Panel recommends repealing part of Jessica's Law


The report says too many sex offenders are now homeless, making it tough to track them. And experts believe when they're homeless, sex offenders are more likely to reoffend.

Even convicted sex offenders understand why Jessica's Law was popular among voters.

"So in theory it sounds good. Why would you want child molesters living right across the street from a school? On the surface it sounds terrible," says Jake Goldenflame.

Goldenflame is a critic of Jessica's Law and doesn't think voters have considered that the law actually creates homeless sex offenders.

"As transients, they can sleep wherever they wish including next door to a school and be there bright and early when the kids show up in the morning," says Goldenflame.

Goldenflame committed his crimes so long ago Jessica's Law doesn't apply to him. Still, he has fought hard against it and is delighted to hear a panel of law enforcement officials agrees it should be repealed.

"It's a breath of fresh air. I'm glad we're taking a look at this," says Goldenflame.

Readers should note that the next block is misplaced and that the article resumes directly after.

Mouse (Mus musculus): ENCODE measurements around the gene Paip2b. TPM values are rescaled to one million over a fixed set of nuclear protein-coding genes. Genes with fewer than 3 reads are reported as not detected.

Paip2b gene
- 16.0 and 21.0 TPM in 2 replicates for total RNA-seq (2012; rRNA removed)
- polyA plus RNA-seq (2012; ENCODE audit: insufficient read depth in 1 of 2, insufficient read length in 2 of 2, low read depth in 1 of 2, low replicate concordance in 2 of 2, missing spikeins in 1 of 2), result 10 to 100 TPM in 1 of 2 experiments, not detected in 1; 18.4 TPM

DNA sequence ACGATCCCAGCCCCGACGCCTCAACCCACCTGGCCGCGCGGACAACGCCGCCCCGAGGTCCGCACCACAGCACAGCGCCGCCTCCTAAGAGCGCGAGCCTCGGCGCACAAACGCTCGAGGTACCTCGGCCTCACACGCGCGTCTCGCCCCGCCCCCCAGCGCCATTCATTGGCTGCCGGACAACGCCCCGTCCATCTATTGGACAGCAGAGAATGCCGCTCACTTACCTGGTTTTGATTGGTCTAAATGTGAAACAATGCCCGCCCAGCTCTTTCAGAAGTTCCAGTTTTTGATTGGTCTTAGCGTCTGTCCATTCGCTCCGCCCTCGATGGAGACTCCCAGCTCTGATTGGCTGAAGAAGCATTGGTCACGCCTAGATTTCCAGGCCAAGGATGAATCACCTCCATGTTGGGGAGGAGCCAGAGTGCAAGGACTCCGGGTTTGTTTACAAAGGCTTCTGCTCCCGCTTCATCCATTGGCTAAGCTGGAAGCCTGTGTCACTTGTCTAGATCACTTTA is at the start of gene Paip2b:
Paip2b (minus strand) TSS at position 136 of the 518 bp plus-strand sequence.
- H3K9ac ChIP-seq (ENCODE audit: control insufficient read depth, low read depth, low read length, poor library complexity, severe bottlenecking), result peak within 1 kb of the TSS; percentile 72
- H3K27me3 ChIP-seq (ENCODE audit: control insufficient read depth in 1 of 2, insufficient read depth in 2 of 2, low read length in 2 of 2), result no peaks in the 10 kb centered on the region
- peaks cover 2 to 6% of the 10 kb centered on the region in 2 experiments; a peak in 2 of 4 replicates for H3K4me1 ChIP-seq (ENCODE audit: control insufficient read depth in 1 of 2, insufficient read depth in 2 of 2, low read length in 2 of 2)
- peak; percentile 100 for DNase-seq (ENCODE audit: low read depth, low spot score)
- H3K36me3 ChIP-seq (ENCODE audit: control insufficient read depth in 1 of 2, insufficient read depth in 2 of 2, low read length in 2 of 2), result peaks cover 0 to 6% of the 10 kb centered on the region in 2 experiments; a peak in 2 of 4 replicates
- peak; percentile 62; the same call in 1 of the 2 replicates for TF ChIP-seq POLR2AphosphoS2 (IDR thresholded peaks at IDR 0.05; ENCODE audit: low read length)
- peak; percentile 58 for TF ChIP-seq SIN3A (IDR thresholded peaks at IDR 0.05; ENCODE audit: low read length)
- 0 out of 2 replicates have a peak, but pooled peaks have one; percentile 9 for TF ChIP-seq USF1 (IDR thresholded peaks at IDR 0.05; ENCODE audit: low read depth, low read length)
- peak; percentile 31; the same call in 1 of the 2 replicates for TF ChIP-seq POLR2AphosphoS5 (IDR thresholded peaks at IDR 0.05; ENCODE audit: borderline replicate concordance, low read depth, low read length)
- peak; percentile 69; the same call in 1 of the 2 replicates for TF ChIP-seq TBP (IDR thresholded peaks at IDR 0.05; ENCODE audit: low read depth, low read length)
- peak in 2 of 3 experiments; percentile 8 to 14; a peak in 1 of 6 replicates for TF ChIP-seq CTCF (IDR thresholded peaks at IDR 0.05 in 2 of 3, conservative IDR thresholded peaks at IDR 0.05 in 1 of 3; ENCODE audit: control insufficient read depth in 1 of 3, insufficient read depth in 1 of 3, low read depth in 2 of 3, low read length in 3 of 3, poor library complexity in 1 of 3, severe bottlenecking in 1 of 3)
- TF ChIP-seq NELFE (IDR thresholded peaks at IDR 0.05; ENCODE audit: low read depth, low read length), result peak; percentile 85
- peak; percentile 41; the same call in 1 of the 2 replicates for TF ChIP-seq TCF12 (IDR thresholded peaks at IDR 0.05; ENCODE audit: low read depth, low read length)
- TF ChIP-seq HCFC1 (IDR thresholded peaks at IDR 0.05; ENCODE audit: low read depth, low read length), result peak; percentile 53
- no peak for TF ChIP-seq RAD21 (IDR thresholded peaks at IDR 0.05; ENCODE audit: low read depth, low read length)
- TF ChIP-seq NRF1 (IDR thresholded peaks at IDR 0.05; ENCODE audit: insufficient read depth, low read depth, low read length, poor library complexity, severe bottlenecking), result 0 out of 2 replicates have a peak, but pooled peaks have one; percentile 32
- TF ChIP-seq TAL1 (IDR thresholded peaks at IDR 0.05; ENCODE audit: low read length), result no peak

In the report, the panel says, "Homeless sex offenders put the public at risk. These offenders are unstable and more difficult to supervise."

ABC7's legal analyst Dean Johnson agrees.

"Every criminal defense attorney, every prosecutor knows that the most dang sex offenders are those that are homeless," says Johnson.

However, Johnson says this could be tough to change. Even though a law enforcement panel says this doesn't work, it would be a tough sell to voters and legislators.

"There's no politician in the world who wants to get behind a law that looks like it makes the burden lighter on sex offenders. Sex offenders don't vote as a block and they don't have lobbyists," says Johnson.

San Francisco is so dense there is virtually nowhere sex offenders can live. In fact, every sex offender that has been released to San Francisco is homeless. The author of the law is State Sen. George Runner of Lancaster who says he would be willing to reduce the restriction from 2,000 feet for cities like San Francisco, but for most communities Jessica's Law works.

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